About Atherosclerosis and Peripheral Artery Disease
Atherosclerosis is a narrowing or blockage of your arteries -- vessels that bring blood to your major organ systems and your limbs. This narrowing is caused by a buildup of fat, cholesterol, calcium, and other substances on the inner walls of your blood vessels, which prevents your blood from flowing normally. Often, atherosclerosis has no symptoms. It can lead to heart attack, stroke, and amputation.
Peripheral artery disease (PAD) is atherosclerosis in arteries in the legs. PAD may cause aching, pain, or numbness in the leg muscles when you walk or climb stairs. This is called claudication; it happens when the muscles that are performing the work don’t get enough oxygen-rich blood. A more severe manifestation of PAD is chronic limb-threatening ischemia (CLTI). CLTI causes foot wounds or ulcers and leg pain.
Tests for Peripheral Artery Disease
Our specialists use advanced screening to identify PAD at every stage. All of these tests are simple and painless, and they usually take about 30 to 60 minutes.
Ankle-Brachial Index (ABI)
An ABI helps doctors determine whether your legs are affected by PAD. The blood pressure in your ankle is measured and compared to the blood pressure in your arm. Meanwhile, an ultrasound device listens to and compares the flow of blood in both areas.
This test uses sound waves to measure the speed of blood flow in your arteries and veins. It also generates images that help determine where blood flow is restricted.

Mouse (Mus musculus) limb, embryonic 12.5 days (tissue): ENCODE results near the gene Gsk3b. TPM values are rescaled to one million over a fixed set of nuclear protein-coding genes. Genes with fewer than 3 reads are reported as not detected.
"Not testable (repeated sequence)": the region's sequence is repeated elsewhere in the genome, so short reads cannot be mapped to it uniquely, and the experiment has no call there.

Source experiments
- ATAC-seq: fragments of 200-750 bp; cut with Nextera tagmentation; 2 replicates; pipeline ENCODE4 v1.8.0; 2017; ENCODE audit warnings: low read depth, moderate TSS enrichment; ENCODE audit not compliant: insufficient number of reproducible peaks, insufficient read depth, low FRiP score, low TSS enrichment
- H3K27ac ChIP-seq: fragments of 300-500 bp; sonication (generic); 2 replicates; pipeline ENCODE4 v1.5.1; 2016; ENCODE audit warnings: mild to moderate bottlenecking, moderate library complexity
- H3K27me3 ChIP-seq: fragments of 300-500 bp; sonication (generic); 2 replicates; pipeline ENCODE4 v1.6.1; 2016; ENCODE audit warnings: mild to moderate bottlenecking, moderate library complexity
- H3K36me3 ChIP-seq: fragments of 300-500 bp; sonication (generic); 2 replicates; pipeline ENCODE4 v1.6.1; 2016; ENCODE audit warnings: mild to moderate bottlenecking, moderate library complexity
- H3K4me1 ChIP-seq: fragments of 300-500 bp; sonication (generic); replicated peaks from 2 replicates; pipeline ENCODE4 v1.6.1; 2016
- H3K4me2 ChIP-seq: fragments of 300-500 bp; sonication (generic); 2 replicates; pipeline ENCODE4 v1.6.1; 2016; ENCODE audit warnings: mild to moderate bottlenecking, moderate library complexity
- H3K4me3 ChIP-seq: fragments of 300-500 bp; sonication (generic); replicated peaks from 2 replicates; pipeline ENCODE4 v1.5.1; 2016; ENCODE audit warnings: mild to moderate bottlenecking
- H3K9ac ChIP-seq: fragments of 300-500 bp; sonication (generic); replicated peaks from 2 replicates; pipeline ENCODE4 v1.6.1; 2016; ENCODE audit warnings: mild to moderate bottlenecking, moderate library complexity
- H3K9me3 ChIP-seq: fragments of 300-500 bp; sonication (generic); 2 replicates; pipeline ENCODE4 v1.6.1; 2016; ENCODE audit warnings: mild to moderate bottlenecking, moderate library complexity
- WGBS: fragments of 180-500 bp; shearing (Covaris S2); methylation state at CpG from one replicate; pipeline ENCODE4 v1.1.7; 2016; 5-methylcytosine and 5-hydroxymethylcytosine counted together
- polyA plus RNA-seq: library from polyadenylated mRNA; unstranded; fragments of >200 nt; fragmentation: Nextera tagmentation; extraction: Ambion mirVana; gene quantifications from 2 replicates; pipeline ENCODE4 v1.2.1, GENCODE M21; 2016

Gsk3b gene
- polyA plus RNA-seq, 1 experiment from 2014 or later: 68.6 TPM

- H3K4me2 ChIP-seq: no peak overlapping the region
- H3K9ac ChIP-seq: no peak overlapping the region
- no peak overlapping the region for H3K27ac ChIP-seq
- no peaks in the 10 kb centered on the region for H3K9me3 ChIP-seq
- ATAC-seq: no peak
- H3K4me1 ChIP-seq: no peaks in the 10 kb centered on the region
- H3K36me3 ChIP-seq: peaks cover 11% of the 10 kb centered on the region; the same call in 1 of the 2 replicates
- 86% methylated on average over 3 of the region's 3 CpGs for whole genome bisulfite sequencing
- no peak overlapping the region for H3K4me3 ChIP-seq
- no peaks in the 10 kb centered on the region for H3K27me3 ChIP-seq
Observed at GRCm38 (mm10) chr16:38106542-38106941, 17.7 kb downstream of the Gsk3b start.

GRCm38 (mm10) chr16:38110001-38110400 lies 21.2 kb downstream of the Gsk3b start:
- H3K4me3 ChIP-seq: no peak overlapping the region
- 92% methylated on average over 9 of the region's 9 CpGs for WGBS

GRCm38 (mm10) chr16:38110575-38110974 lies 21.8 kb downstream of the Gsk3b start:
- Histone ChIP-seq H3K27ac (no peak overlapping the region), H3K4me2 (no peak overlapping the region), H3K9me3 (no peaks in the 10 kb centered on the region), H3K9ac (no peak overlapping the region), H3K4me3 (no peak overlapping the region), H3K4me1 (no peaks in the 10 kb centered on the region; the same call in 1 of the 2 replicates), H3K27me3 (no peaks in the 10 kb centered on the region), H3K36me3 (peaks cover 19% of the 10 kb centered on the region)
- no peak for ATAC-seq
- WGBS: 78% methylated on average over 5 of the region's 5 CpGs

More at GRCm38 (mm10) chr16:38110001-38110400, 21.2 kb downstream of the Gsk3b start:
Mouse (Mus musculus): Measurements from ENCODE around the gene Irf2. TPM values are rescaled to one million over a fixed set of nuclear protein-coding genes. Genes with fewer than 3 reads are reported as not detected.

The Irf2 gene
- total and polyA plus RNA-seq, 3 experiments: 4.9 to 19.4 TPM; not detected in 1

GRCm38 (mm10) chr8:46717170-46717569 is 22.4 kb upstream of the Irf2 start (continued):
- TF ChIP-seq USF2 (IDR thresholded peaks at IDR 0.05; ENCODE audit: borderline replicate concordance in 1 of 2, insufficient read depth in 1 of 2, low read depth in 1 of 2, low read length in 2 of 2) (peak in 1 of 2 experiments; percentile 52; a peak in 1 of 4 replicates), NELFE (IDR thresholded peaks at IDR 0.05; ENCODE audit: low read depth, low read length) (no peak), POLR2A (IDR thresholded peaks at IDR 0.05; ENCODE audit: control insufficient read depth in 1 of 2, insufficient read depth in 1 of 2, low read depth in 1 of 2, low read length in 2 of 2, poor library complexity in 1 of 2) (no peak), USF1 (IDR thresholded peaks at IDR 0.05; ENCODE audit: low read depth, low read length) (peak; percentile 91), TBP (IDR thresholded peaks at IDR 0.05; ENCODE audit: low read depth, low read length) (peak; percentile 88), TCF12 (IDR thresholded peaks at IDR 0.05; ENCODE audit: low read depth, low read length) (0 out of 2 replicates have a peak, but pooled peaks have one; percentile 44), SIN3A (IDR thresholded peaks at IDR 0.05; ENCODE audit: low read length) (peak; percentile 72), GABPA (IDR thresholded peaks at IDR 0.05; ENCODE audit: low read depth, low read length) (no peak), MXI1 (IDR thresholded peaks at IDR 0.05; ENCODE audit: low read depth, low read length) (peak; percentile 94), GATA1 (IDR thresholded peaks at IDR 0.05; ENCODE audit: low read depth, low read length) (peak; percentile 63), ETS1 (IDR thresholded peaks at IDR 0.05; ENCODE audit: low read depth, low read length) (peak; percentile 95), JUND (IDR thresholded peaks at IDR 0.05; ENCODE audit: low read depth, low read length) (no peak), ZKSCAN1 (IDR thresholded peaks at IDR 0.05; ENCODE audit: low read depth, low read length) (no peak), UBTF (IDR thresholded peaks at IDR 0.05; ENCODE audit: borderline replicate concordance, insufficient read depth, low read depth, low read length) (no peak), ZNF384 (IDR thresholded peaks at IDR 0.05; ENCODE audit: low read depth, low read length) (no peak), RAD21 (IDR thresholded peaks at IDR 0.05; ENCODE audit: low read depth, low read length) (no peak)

CT and MRI
Advanced CT and MRI imaging helps assess damage to your blood vessels. High-resolution images combined with angiography, which uses a contrast dye injected into your arm, can help doctors more clearly identify narrowed areas in your arteries.
Peripheral Artery Disease Treatment
To help you make healthy changes, we offer services like cardiac disease prevention and tobacco cessation. Our caring and committed professionals can help you lose weight, stop smoking, start exercising, and lower your blood pressure. We monitor your progress, help you overcome symptoms such as leg pain, and help you work toward a heart-healthy lifestyle.
Our providers may suggest medications that improve blood flow, control symptoms, and slow the progression of peripheral artery disease.
Minimally Invasive Procedures
A thin, flexible tube called a catheter is inserted into a blood vessel and guided to your narrowed artery. Contrast dye can be injected through the catheter to identify any blockages. Then, your doctors may use one or more of the following techniques to treat them.
- Balloon angioplasty: A small balloon is inflated within the artery to open any blockages.
- Stenting: A tiny, tube-shaped device called a stent is inserted into the artery and left there to hold the artery open. Some stents are coated with a medicine that helps prevent blood clots from forming in the artery.
- Atherectomy: A device gently scrapes away fatty deposits.
Duke is one of the few centers in the southeast that can combine minimally invasive interventions and traditional surgery to open your clogged arteries and improve blood flow. Your team will determine the right approach for you based on your medical condition, your anatomy, and the size and shape of your arteries. We customize your care with the goal of giving you the best possible outcome with the lowest risk of complications and the easiest recovery.
Bypass Graft Surgery
If you have severe peripheral artery disease or are at risk for amputation, surgeons may use a vein from another part of your body to create a new path for blood flow that bypasses the blocked artery.